It has taken me some time, but I have finally decided to give Stevia a go in a bid to reduce my husband’s sugar intake. He adores cakes and biscuits and takes a packed lunch each day, so it’s quite a concern the amount of sugar he’s consuming, especially after I watched “That Sugar Film”.
I’ve always known that sugar is more damaging to our bodies than anything else, but it really is hitting home as more and more media coverage is being given to the dangers of sugar consumption. I don’t advocate giving up sugar completely, like Sarah Wilson, but I do want to reduce the sugar in our diets.
Pure stevia is actually quite bitter tasting, even though it is sweet as there are other compounds in the plant that contribute to theaftertaste. Plus, in order to use the product in cooking, it needs to be bulked out a little so people don’t use too much. Manufacturers use erythritol, a sugar alcohol derived from starch. The process also occurs in naturally in plants. Erythritol is found naturally in small amounts in grapes, melons, mushrooms, and fermented foods such as wine, beer, cheese, and soy sauce. It has far, far fewer calories than other sugar alcohols – xylitol, for instance. Research shows that although some people may have digestive issues with excess consumption, for the most part it is considered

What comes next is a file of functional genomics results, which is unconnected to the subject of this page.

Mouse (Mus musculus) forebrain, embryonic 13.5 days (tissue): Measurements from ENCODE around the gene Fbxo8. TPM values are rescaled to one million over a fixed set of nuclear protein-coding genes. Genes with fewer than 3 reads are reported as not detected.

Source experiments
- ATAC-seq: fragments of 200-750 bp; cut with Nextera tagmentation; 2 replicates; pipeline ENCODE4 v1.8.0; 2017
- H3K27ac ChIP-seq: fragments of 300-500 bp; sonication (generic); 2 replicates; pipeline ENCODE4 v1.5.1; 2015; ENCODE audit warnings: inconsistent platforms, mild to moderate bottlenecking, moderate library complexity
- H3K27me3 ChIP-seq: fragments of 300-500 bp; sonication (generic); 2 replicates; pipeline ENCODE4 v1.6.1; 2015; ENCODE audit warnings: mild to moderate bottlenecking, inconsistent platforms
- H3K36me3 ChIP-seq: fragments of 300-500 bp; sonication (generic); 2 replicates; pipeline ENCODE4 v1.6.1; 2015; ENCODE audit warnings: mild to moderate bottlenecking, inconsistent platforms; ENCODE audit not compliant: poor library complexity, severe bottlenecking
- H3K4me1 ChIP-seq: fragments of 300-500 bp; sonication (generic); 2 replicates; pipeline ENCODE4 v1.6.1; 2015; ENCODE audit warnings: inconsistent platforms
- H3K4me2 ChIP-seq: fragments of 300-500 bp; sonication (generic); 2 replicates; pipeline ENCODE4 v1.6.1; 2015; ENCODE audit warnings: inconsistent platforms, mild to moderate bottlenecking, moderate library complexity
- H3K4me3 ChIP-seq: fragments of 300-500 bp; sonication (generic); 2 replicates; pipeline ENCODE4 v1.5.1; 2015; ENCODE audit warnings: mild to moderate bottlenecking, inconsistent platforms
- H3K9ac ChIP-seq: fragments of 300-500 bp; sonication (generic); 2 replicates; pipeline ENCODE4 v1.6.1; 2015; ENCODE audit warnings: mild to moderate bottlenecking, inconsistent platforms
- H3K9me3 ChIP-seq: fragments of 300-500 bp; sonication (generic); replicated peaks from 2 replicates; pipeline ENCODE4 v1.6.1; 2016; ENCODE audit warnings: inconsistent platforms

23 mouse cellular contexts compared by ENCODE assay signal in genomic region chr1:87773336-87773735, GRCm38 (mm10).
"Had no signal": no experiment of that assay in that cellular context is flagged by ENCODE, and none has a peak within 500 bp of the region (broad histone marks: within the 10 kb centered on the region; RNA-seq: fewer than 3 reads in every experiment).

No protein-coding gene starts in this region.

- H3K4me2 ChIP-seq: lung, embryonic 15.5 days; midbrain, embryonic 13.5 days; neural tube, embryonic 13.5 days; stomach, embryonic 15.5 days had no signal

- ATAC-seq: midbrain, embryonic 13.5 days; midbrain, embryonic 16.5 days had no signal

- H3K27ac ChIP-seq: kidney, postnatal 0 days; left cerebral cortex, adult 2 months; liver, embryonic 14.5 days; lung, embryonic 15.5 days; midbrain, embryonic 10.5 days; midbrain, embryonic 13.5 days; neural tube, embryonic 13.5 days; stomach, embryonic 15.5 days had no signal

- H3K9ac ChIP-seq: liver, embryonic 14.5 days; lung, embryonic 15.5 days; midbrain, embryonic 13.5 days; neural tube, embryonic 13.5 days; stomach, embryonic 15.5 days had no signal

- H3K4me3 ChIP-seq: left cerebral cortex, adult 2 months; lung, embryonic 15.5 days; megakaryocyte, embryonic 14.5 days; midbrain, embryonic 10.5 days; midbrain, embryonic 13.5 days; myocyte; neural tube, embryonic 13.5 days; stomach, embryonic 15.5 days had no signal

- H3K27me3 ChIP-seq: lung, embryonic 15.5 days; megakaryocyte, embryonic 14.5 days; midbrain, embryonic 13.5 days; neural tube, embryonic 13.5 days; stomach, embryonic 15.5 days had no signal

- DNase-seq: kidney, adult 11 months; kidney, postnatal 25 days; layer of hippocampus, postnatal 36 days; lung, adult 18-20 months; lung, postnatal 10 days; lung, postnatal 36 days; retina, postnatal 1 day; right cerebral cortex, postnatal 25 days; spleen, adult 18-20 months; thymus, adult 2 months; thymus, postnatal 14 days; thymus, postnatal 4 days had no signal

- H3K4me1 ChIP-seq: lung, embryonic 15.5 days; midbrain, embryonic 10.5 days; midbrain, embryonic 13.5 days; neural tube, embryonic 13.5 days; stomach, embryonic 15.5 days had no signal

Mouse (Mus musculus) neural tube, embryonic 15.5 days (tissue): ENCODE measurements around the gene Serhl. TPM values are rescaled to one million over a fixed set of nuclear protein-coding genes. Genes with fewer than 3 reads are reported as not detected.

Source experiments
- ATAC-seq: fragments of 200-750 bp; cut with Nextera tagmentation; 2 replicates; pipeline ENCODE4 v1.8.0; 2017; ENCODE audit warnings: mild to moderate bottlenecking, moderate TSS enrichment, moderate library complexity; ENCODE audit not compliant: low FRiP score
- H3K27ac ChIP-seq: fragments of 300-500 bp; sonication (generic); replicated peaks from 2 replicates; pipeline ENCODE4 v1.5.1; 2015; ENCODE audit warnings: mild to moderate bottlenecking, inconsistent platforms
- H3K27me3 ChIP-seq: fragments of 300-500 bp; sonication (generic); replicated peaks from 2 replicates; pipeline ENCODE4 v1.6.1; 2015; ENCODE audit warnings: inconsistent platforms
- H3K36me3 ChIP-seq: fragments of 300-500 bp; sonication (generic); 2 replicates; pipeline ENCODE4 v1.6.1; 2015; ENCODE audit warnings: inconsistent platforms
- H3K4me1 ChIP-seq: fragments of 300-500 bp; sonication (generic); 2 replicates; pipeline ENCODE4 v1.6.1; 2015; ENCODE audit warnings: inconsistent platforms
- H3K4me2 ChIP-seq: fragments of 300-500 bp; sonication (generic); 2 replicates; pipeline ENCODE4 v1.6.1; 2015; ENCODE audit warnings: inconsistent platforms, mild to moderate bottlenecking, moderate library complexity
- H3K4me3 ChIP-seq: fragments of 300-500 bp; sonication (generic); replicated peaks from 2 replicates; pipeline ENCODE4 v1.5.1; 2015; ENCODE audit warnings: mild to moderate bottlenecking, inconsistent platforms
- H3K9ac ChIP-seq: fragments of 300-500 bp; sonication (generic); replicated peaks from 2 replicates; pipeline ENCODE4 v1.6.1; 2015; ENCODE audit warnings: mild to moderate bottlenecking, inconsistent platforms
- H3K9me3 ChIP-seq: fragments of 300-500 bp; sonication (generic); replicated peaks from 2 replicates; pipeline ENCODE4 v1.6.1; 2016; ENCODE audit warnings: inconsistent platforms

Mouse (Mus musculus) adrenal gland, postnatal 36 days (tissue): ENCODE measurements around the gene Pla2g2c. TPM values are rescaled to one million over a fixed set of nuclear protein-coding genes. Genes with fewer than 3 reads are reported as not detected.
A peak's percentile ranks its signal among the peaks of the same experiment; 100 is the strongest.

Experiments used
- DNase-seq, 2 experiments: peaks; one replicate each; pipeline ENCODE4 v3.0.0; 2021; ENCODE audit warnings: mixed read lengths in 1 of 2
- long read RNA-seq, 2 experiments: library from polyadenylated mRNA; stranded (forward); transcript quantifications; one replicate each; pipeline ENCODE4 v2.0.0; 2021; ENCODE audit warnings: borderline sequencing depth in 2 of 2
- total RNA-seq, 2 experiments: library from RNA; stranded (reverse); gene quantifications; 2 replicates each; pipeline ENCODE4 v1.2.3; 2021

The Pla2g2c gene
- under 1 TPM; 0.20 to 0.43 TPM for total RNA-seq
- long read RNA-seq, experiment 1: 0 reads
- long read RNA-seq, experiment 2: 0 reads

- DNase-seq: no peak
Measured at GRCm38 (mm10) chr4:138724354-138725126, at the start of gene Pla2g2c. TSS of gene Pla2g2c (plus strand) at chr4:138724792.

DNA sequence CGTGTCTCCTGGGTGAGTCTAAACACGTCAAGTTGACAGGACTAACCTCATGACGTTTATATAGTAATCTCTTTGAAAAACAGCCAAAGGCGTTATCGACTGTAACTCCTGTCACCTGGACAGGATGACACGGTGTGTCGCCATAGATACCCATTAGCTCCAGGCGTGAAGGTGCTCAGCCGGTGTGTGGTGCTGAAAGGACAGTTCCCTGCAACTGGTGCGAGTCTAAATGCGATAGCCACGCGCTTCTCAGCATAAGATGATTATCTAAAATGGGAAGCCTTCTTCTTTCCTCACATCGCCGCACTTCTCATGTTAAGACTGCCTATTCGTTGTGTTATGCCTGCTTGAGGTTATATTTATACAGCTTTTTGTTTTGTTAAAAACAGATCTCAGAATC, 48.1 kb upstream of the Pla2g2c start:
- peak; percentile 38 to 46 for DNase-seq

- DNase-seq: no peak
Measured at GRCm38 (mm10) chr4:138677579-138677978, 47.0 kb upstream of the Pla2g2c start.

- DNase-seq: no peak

There are many different brands of stevia on the market, perhaps the most recognisable being Natvia. I have been using the Sugarless brand, Stevia Organic, but I do notice that Natvia contains a fraction more steviol glucosides, the sweet extract derived from the stevia plant.
I’ve successfully made cakes with 1/4 to 1/2 of the sugar in a recipe and replaced the rest with stevia. It depends on the recipe as to how much sugar I reduce. A banana cake, for instance needs only 1/4 of the amount, whereas a lemon cake would need 1/2.
The amount of stevia according to the directions on the tin is 1:2, so if the recipe calls for a cup of sugar, I would use 1/2 cup and 1/4 cup stevia. I would suggest starting with that, then reducing the stevia and sugar from there.
I’ll post a couple of my recipes as examples. and link to this post.